Some highlights of the day: when doing a VO2 Max test to determine how efficiently my body utilizes oxygen, I was initially crestfallen by my result. My maximum power was below my typical level of ability, and well below the ‘top’ numbers that I caught sight of on a chalk board. I was resigned to disappointment with my result, but discovered that, in fact, I had the third highest score that this researcher had encountered. That felt good. Similarly, a test to determine the exhaustion and recovery of my leg muscles had to be concluded after a comically high number of repetitions failed to yield a decline in muscular strength.  My bruised shin and aching hip flexor are proud memories of a gruelling and satisfying day.
 
Finally, the night before our flight I attended an evening event with a group called 100 Men Who Care. We all meet at a bar to hear  about local charities that serve in East Toronto., and then to pick one to receive support. Though not technically eligible, the organizers urged me to put forward Passion For Parkinson’s, our lead charity for our ride. P4P was ultimately chosen as the winner and, if tradition holds, each of the 25 or so members in attendance can be counted on to make a charitable donation.
 
What a great topper to an eventful week.  
 
We are just flying over the Rockies now, and I see plenty of snow. I wonder if we will encounter any on our ride. If so, expect a snowball fight a video blog.
 

4 Responses

  1. Thanks for the shout out in your blog re: 100GuysWhoCare. It was a great night.

    We’re rooting for you and will be following along via the website.

    All the best,
    Matt and Rob and the all the other Guys Who Care.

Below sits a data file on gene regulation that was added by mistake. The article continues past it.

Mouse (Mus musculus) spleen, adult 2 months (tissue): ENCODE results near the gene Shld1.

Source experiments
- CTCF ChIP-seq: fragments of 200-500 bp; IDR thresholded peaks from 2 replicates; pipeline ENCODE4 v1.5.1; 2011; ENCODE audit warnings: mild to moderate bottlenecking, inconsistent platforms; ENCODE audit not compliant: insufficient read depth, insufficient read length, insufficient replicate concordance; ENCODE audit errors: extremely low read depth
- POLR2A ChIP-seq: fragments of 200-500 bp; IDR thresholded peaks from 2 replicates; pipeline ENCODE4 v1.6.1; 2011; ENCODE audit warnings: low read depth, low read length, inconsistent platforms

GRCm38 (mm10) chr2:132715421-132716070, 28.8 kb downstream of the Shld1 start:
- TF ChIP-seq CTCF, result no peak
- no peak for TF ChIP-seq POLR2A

2. I wonder if it would be “kosher” to approach a different “100 Men Who Care” group for the same kind of support. We have our own “100 Men Who Care” group in the Quinte community, too, and there is a good chance that someone in that group might be familiar with the vibe of P4PinPEC events in years past. If you find out that each group is independent and you would like to follow up, please get in touch.

  3. Let me first say ‘Aww, shucks’ to your glowing comments about our time together, Steven. You are the real deal, my friend. I’m so glad to hear about the funding opportunity through 100GuysWhoCare. We have 2 similar groups on PEI that I plan to approach on behalf of PLWP and seniors in general.

    I thought that the weekend meetings and exercises leading up to the AGM were quite eye opening. These included meeting of the new Parkinson’s Advisory Council (PAC) for Parkinson Canada (PC) which was only possibly because of its creation by Karen Lee, CEO of PC. Even our photographer, who I met only on the last day, turned out to be one of the co-founders of the Pedaling for Parkinson’s events, Peter Istvan. The young energetic staff who are all working to help us navigate life with PD I will now consider as part of my extended Parkinson’s family.

    Steven, I agree that Dr. Lang’s comments were indeed great news, I interpreted what he said a little differently than way that you described. As I understood it, he said that we would finally have a definitive test for people with PD which would not include scans or any kind of surgical interventions. Simply put, It would be testing of a urine sample that if manipulated in a particular way and afterwards shows characteristics typical of PD sufferers, that becomes the new definitive diagnostic tool. That is great news to anyone who has be wondering if they have PD or not and certainly a good news story to those who are often misdiagnosed because of the current clinical diagnosis standard which should really only be made by a movement disorder specialist or neurologist specializing in PD.